African Cichlids, on average, can reach 8 inches in length when they achieve full maturity.
However, there are more than 1,500 species of African cichlids, each having its own physical aspects.
Below is a detailed guide on the sizes of African cichlids.
How Big Do African Cichlids Get?
Depending on the type of African cichlids you have and other conditions, most African cichlids in an aquarium can grow up to 8 inches.
There are several varieties of African cichlids, all of them having their own sizes and color formation.
One of the longest African cichlids is Big Mouth Haps which can grow to 12 inches. The smallest ones are the Multies, which are only two inches when they reach full maturity.
Possibly the Emperor cichlids are the biggest species of African cichlids. Although rare, Emperor cichlids can reach an astonishing size of 20 inches. On average, these cichlids can grow to anywhere between 12-15 inches.
The most common type of African cichlid is the Peacock cichlid. Generally speaking, male peacock cichlids reach 6 inches in length when they have reached adulthood. The females are slightly smaller; they can grow up to 4 inches in length.
African Cichlid Size Chart
|Name of the African Cichlid||Size of the African Cichlid|
|Neolamprologus Similis||1.4-1.8 inches (3.5-4.5 cm)|
|Lamprologus Ocellatus||1.4-2.4 inches (3.5-6 cm)|
|Neolamprologus Brevis||1.6-2.4 inches (4-6 cm)|
|Masked Julie Cichlid||2.8 inches (7 cm)|
|Maingano Cichlid||3 inches (7.5 cm)|
|Aurora Cichlid||4 inches (10 cm)|
|Brown Julie Cichlid||4.3 inches (11 cm)|
|Lemon Cichlid||4-5 inches (10-12 cm)|
|Auratus Cichlid||4-5 inches (10-12 cm)|
|Yellow Lab Cichlid||4-5 inches (10-12 cm)|
|Red Zebra Cichlid||4-5 inches (10-12 cm)|
|Deep Water Hap||5 inches (12 cm)|
|White Spotted Cichlid||5 inches (12 cm)|
|Calvus Cichlid||5.3 inches (13.5 cm)|
|Jewel Cichlid||5-6 inches (12-15 cm)|
|Six-Bar Lamprologus||6 inches (15 cm)|
|Peacock Cichlid||6 inches (15 cm)|
|Bumblebee Cichlid||6 inches (15 cm)|
|Blue Dolphin Cichlid||10 inches (25 cm)|
|Rostratus Cichlid||10 inches (25 cm)|
|Venustus Cichlid||10 inches (25 cm)|
|Humphead Cichlid||10-12 inches (25-30 cm)|
|Emperor Cichlid||12-20 inches (30-50 cm)|
When Do African Cichlids Fully Mature?
There are several factors that affect their growth rate.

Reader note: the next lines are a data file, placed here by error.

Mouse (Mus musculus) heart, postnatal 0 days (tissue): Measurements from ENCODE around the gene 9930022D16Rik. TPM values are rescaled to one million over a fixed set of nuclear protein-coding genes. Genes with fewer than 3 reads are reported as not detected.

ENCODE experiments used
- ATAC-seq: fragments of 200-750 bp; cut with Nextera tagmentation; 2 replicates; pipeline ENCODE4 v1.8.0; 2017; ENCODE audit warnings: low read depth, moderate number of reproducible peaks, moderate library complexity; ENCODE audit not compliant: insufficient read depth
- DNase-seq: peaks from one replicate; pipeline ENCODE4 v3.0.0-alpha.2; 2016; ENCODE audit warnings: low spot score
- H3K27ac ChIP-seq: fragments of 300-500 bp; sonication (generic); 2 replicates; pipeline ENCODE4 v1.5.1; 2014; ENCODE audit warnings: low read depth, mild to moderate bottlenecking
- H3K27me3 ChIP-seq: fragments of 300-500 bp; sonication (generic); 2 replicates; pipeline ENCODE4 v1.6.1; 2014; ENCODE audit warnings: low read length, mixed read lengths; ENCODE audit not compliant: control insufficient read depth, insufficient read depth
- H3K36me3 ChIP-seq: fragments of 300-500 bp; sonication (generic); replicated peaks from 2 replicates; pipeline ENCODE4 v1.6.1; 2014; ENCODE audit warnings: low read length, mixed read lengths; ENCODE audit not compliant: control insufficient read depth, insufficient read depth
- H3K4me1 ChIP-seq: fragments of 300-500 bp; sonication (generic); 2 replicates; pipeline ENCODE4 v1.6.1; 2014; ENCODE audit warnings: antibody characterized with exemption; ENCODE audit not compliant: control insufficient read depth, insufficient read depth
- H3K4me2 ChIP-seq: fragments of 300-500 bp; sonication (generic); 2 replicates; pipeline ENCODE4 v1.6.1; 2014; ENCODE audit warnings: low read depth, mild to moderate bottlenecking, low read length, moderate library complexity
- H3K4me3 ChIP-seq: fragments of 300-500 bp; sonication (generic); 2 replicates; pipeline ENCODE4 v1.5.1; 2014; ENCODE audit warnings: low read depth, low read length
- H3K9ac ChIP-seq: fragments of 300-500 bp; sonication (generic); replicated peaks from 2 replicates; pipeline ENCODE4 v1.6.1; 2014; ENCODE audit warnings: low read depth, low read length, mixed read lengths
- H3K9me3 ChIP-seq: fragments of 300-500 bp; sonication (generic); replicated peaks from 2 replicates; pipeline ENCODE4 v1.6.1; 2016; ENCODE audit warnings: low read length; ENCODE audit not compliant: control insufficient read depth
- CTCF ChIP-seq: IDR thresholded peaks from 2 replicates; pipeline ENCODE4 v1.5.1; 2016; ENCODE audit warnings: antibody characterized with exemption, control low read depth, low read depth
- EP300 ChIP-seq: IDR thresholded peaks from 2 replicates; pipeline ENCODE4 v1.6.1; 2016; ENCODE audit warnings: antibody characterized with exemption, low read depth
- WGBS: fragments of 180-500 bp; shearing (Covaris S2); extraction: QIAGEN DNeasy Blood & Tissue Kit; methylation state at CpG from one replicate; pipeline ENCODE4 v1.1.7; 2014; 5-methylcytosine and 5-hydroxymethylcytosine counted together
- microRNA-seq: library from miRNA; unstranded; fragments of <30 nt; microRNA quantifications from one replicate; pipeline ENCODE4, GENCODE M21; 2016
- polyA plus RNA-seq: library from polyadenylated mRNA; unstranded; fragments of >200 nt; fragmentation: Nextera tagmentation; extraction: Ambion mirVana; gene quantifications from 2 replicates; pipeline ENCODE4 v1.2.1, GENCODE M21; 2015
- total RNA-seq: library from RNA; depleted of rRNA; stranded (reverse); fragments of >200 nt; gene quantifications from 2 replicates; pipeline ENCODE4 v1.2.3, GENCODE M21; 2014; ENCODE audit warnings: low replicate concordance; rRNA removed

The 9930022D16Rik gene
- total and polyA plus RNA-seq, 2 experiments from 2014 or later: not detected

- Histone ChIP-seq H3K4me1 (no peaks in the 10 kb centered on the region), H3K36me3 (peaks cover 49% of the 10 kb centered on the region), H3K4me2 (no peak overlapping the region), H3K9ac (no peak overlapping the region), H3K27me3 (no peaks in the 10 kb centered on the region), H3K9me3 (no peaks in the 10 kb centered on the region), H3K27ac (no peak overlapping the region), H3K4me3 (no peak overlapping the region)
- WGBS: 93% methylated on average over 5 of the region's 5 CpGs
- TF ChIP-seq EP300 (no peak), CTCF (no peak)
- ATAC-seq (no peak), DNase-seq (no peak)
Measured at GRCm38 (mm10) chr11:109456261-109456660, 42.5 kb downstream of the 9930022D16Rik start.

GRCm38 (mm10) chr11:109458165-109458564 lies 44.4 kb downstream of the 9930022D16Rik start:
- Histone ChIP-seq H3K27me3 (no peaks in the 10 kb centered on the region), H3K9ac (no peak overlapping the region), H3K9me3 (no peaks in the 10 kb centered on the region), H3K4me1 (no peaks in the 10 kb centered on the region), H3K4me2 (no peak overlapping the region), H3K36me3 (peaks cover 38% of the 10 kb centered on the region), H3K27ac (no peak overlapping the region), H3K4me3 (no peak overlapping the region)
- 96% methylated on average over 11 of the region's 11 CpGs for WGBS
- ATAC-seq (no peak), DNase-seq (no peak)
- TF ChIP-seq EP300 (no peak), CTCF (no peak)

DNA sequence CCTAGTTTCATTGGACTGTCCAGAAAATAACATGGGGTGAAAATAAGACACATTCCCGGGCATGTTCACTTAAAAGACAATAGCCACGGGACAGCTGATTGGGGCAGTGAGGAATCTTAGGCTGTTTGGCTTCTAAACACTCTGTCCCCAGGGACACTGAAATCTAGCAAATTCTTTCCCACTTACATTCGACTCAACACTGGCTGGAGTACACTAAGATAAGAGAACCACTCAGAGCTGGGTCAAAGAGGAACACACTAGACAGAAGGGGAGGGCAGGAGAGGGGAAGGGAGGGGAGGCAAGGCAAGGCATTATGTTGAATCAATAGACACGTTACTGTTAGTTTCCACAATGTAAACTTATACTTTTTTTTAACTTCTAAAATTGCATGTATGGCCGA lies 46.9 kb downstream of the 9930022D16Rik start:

On average, African cichlids may take about two years to reach full maturity of six to eight inches in length.
However, this is only for their physical size. The body color also accounts for their maturity.
An African cichlid will take anywhere between three months to a whole year to get its full color.
What Is the Ideal Tank Size for African Cichlids?
The size of the fish tank is also dependent on the type of cichlids and their sizes when they reach full maturity.
Some African cichlids that are four inches or smaller will require a 30-gallon fish tank to live.
If, on the other hand, they have grown to anywhere between four to six inches, they will need a 45- gallon tank to be kept happy.
For those African cichlids that have grown to eight inches in length, they need a bigger tank, almost 55 gallons or more.
|African Cichlids Size||Water Requirement|
|4 Inches or Smaller||30 Gallon|
|4-6 Inches||45 Gallon|
|8 Inches or More||55 Gallon|
As a rule of thumb, you should remember to have at least two gallons of water for every inch of mature African cichlids.
A 30-gallon tank can accommodate six small African cichlids or four medium-sized African cichlids.
It is important to note that African cichlids usually prefer their own company. Hence, if you are adding other types of fish, consider buying a large tank.
How Many African Cichlids Can You Keep in a 30 Gallon Fish Tank?
As I mentioned earlier, a rule of thumb would be to have 2 gallons of water for every inch of African Cichlids in it.
By this calculation, you can have a total of 15 inches of African Cichlids in a 30-gallon tank.
So if you’re keeping Aurora Cichlids, which grow to 4 inches, you can keep 6-8 of these, and if you keep medium-sized Peacock Cichlids, which grow to 6 inches, you can keep 4-5 in a 30-gallon tank.
You can do a similar calculation with other tank sizes – such as 55 gallons or 80 gallons.
This is a very rough estimate, and it is always better to have a bigger fish tank for your African Cichlids (55 gallons or more)
Note that in most cases, you won’t just have African Cichlids in the tank, so you would need a bigger tank to accomodate other fish as well.
What Is the Normal Growth Rate of African Cichlids?
In the beginning (for four to five months), African cichlids have a high growth rate.